When Robbie Conal introduced Howard Zinn to Eddie Vedder, moments before a Pearl Jam show, he wanted nothing more than to get in on the conversation. But there was a problem, namely Mike Watt. While the People's History of the United States author and the Pearl Jam frontman bonded, Conal was stuck with (ex-Minutemen) Watt, as he rambled on about the mystic power of the number five.
"They're all having a love-athon, and I missed the whole thing," Conal says, with a hint of remorse. "But me, Mike Watt, and the number five are real tight." Conal may be the most famous artist you've never heard of. But many who don't know his name are familiar with his instantly recognizable images--fleshy, iconic portraits of political figures, usually with a word or two of well-placed commentary. The large type above the portrait of former White House independent counsel Kenneth Starr reads "Starr Fucker." A three-panel illustration of George Bush Sr., George W., and Dick Cheney is punctuated with "Father, Son, Holy Ghost."
Conal, born in Manhattan and art-school trained, is an artist and an activist. And his form of activism involves getting a bunch of brushes and glue, and putting up dozens of posters around whatever city he finds himself in. The current tour for his latest book, Artburn: The Twenty-First Century Shots from a Guerrilla Artist, left a trail of Arnold Schwarzenegger portraits with Terminator eyes, and the words "Achtung Baby."
Conal calls himself "a functioning schizophrenic," and says his book tour allows him to satisfy twin pillars of his personality.
"I'm up for eating Brie and drinking Chablis, and standing in the corner with your back up against the wall. I like talking to people. I'm a friendly guy," he says. "But I come from this union-organizing background. So, there's a part of me that says, 'Hey, let's go run around and make some trouble.' If I don't get both of those things, I get very grumpy."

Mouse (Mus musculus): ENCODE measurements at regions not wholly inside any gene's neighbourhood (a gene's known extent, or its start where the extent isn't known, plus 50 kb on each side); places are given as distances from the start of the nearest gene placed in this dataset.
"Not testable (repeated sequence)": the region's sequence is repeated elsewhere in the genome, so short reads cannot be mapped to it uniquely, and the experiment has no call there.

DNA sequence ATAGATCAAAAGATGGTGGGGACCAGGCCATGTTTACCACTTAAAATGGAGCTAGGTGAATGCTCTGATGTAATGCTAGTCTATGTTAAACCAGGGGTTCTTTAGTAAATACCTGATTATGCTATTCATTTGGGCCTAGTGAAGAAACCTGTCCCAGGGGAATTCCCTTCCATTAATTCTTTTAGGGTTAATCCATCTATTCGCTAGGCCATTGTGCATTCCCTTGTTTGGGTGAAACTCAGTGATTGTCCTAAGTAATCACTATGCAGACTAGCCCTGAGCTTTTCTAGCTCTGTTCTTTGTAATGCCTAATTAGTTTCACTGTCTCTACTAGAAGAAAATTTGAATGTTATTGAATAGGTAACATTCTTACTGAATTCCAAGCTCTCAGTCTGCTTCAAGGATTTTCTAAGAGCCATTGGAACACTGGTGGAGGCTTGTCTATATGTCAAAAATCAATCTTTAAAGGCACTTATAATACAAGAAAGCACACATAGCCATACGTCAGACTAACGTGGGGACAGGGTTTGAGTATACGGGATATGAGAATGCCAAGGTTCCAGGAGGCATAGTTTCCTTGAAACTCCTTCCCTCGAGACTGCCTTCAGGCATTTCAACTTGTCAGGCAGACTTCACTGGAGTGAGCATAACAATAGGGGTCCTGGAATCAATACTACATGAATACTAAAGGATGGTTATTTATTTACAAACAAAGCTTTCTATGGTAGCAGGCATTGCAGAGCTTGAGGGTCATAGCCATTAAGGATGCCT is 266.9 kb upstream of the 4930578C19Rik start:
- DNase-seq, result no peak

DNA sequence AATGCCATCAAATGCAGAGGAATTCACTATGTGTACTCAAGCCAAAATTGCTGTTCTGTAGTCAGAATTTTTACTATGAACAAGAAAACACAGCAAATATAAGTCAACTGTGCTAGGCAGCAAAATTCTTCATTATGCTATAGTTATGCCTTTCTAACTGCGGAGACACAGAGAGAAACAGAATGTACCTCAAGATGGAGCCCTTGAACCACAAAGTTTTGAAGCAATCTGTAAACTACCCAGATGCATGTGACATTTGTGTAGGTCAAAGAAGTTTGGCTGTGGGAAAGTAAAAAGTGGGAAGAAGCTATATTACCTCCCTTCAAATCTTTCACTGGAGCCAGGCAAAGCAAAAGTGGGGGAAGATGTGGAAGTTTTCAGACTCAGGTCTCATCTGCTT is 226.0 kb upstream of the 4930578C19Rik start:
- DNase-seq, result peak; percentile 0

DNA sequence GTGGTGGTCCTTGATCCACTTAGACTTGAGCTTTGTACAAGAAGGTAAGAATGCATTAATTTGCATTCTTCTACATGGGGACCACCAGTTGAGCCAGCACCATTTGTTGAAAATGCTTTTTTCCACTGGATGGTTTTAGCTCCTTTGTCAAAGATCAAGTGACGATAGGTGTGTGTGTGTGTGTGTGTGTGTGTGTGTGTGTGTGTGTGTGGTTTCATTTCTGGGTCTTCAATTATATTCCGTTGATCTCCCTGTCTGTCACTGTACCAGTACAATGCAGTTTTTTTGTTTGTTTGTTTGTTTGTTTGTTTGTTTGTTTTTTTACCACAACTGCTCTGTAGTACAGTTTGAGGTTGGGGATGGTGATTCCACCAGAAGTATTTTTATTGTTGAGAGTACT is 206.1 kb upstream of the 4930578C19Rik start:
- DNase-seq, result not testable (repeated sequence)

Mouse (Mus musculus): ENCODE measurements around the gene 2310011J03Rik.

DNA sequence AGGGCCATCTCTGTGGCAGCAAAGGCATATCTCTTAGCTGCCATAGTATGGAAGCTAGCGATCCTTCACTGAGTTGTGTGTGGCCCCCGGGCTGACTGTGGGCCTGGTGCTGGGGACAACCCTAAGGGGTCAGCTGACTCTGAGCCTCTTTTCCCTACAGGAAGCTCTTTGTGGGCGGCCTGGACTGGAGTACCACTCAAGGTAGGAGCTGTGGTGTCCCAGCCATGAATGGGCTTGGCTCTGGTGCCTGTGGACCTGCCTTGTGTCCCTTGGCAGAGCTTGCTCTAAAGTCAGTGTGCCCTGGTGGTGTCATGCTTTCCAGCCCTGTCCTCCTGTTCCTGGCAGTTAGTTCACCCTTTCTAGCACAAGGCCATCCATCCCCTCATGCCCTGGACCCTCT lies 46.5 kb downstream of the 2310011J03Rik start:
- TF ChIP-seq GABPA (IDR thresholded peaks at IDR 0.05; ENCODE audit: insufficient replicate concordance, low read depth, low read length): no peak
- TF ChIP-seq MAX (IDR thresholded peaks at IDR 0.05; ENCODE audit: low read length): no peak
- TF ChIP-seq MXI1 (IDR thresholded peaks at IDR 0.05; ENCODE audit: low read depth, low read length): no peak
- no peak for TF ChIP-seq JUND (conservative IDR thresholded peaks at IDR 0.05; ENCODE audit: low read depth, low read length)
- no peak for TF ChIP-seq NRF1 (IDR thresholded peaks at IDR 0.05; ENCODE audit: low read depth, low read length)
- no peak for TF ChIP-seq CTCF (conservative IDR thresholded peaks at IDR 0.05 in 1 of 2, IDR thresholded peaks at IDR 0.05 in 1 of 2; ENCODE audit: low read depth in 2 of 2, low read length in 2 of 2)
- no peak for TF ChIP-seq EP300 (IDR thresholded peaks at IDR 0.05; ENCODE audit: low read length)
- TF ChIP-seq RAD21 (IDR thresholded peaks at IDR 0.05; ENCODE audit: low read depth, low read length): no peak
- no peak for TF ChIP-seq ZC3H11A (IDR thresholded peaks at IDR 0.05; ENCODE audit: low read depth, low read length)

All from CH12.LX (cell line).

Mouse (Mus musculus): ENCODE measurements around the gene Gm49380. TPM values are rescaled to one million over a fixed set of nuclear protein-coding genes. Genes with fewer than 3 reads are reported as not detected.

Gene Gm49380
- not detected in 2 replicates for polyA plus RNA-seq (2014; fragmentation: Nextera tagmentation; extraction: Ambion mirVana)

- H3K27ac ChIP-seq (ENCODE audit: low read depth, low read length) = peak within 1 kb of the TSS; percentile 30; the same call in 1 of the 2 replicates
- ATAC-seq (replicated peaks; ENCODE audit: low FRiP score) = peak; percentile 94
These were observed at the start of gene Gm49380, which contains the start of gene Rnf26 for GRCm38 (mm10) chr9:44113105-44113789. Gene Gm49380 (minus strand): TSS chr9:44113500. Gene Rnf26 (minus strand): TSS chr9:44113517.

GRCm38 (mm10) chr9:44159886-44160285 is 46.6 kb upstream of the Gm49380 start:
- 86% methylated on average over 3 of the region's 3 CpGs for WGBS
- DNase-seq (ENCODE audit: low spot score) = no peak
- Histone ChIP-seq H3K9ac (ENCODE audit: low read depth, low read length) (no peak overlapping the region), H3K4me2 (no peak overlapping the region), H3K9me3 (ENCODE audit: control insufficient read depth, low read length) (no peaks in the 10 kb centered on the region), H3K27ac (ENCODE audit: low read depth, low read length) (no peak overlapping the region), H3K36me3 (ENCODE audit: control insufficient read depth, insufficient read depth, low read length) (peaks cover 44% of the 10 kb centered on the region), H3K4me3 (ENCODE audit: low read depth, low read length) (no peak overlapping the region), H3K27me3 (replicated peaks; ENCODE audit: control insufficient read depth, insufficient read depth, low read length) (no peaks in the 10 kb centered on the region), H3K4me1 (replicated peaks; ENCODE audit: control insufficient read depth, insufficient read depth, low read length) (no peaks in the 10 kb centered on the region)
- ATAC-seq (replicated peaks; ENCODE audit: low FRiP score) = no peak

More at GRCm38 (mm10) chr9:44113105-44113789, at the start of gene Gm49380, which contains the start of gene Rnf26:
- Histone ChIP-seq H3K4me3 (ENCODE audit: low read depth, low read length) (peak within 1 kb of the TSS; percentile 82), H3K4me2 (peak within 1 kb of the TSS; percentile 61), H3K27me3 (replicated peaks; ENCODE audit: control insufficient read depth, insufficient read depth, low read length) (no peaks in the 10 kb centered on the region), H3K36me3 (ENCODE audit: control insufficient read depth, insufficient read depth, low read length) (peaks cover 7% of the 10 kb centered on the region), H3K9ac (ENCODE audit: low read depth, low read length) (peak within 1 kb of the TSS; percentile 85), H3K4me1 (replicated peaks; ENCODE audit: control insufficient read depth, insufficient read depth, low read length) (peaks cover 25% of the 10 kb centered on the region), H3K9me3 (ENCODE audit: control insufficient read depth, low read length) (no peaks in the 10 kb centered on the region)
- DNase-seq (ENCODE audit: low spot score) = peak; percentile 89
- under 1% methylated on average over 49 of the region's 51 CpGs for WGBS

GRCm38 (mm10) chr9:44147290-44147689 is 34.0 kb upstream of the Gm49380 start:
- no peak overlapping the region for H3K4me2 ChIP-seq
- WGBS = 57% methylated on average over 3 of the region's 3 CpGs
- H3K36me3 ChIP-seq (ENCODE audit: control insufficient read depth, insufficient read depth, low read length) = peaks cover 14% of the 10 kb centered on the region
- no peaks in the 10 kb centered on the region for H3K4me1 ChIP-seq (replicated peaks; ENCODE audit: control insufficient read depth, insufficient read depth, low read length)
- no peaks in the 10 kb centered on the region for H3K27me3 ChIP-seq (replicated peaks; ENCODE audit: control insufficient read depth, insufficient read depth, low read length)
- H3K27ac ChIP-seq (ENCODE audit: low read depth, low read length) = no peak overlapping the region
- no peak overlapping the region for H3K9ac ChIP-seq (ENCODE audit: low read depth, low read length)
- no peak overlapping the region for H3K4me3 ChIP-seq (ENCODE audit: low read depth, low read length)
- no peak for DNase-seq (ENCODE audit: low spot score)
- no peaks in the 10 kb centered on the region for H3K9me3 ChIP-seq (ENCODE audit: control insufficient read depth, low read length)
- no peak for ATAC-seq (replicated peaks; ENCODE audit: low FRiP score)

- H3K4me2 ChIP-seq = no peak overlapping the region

If you ask him nicely, he might even take you with him on one of his late-night postering jaunts.
"I was speaking at a class in Lawrence, Kansas, and one night I took the kids out to put up posters. The professor was really happy. He thought the kids would be too apathetic or whatever, wouldn't do their homework. But this was the first time their homework was to get drunk and put up posters in the middle of the night."
Conal's political art has made him a favorite of Pearl Jam, who once asked him to make a poster of North Carolina Senator Jesse Helms while the conservative Republican was running for reelection. Pearl Jam paid for the posters, and Conal plastered the unflattering portrait in six different cities, captioned with the words "Little White Lies."
"We decorated the entire stadium in Charlotte for that," he says.
"Eddie Vedder got Gloria Steinem to come down. After Pearl Jam's set, she gave a talk about the future of America." Of course, that was after Conal and Steinem got into an argument about the merits of the two-party system (she in favor, he against). But that's another story.
For a self-described red-diaper baby who moved to San Francisco to ride out the '60s by panhandling on Haight St., Conal has a real connection to rock 'n' roll. He says he has a visceral connection to many musicians, which explains his friendships with Pearl Jam, Watt, and others.
"When I came to L.A., I thought I would get along with all of these independent-film cats," he says. "I've had some of that, but I get along with rock 'n' roll immediately. The sensibility is just closer. We understand each other. What I do is closer to rock 'n' roll, and it's been interesting for me to understand that."
For Conal, art is an outlet for his politics, which seem to be just a teensy bit left of center. The way Karl Marx was a bit left of center. "People keep calling me a designer or an illustrator. I never saw it that way. I'm a professional artist. I sell paintings for as much money as I can. They're just all about something political," he says. "All except for the cat portraits."
Yes, in between horrifying images of Tipper Gore and Oliver North, Conal likes to paint... cats. "They're not random cats," he says. "They're cats I know. Cats I love."